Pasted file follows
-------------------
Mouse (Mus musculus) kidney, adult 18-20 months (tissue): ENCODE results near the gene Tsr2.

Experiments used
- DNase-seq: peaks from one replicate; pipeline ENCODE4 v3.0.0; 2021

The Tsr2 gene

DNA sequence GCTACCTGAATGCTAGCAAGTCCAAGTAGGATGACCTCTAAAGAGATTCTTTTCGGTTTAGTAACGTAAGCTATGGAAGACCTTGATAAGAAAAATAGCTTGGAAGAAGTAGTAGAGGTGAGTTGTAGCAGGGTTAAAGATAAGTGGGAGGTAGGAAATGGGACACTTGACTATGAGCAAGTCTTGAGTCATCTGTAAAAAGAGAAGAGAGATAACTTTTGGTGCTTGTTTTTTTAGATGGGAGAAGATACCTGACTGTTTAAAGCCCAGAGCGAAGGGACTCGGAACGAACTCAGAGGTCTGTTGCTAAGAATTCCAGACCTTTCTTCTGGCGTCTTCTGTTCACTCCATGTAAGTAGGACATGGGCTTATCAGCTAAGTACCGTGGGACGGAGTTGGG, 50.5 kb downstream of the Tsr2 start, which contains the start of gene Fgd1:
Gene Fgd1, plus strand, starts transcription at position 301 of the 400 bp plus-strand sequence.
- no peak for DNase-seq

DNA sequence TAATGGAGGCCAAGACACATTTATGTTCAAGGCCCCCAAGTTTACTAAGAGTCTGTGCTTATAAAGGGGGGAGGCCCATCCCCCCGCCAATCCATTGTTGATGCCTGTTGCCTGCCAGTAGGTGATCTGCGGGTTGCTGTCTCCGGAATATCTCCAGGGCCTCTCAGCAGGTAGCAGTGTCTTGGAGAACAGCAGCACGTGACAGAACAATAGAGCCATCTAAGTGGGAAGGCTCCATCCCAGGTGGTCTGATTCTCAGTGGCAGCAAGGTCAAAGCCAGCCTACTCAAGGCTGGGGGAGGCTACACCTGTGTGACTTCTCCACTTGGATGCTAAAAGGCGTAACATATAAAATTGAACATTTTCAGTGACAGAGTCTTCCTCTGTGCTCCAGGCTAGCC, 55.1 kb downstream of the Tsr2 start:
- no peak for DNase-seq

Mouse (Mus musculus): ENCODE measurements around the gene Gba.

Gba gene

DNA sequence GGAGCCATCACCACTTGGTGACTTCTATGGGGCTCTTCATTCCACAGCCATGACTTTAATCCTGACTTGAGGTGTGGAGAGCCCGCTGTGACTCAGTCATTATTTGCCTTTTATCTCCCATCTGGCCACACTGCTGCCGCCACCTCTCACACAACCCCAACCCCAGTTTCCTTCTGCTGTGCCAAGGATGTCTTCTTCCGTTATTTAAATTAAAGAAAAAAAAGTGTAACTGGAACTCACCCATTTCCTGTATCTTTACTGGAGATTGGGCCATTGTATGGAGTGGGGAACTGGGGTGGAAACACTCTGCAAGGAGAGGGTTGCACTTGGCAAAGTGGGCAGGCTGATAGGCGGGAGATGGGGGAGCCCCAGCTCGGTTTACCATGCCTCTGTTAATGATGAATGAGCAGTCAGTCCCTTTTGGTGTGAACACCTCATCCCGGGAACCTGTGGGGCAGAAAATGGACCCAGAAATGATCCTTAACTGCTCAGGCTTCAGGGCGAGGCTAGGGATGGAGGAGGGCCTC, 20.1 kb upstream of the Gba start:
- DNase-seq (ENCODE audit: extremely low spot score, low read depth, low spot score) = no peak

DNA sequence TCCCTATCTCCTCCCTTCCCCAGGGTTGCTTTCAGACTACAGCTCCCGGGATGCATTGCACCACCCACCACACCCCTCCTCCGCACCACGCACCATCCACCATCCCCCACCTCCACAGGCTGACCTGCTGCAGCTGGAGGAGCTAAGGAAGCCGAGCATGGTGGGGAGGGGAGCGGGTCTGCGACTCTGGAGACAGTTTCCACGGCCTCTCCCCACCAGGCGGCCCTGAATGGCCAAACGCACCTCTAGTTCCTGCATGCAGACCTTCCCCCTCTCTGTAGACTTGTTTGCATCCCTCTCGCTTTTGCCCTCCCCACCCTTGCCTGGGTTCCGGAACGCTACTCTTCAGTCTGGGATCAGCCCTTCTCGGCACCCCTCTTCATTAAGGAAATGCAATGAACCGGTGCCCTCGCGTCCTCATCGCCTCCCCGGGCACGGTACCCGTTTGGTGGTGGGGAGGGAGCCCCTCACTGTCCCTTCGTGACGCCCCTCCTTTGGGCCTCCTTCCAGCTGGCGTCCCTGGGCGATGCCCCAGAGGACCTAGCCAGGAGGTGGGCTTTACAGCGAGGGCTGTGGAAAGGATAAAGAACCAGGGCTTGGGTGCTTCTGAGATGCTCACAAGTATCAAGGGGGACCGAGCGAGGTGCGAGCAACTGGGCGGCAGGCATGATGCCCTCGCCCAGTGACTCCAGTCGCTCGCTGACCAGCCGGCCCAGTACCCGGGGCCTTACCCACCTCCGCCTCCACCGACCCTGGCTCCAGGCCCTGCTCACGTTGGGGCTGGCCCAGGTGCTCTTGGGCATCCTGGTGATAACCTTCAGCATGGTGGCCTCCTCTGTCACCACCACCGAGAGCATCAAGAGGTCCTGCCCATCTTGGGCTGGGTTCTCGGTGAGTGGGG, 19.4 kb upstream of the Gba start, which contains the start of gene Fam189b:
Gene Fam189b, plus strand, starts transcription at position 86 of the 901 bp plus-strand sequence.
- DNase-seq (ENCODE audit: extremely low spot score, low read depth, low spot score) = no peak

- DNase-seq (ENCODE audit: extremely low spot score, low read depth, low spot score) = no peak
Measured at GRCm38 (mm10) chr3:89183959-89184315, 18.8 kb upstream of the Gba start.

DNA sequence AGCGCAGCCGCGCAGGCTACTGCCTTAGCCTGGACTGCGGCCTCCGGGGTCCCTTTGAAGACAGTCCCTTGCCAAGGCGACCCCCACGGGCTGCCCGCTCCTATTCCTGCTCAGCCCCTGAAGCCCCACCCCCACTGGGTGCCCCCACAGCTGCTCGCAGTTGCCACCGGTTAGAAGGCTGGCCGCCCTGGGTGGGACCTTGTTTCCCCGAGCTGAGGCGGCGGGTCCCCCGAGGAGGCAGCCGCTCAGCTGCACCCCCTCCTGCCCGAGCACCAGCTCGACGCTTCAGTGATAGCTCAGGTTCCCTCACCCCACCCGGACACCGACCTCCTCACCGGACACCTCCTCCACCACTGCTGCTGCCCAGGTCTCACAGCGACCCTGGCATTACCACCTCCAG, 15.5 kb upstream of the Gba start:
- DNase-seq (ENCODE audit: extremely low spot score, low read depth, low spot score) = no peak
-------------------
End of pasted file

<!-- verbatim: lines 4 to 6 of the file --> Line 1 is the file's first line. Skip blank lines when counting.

The Tsr2 gene

DNA sequence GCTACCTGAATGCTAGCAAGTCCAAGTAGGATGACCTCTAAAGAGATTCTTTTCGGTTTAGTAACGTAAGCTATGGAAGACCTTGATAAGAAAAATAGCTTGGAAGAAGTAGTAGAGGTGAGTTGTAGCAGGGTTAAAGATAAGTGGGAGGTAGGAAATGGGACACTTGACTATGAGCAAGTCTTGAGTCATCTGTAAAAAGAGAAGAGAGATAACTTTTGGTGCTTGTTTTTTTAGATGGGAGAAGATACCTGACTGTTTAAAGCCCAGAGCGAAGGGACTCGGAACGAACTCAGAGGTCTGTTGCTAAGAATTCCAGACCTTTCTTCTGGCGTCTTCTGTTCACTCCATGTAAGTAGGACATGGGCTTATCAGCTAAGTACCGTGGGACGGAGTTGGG, 50.5 kb downstream of the Tsr2 start, which contains the start of gene Fgd1:
Gene Fgd1, plus strand, starts transcription at position 301 of the 400 bp plus-strand sequence.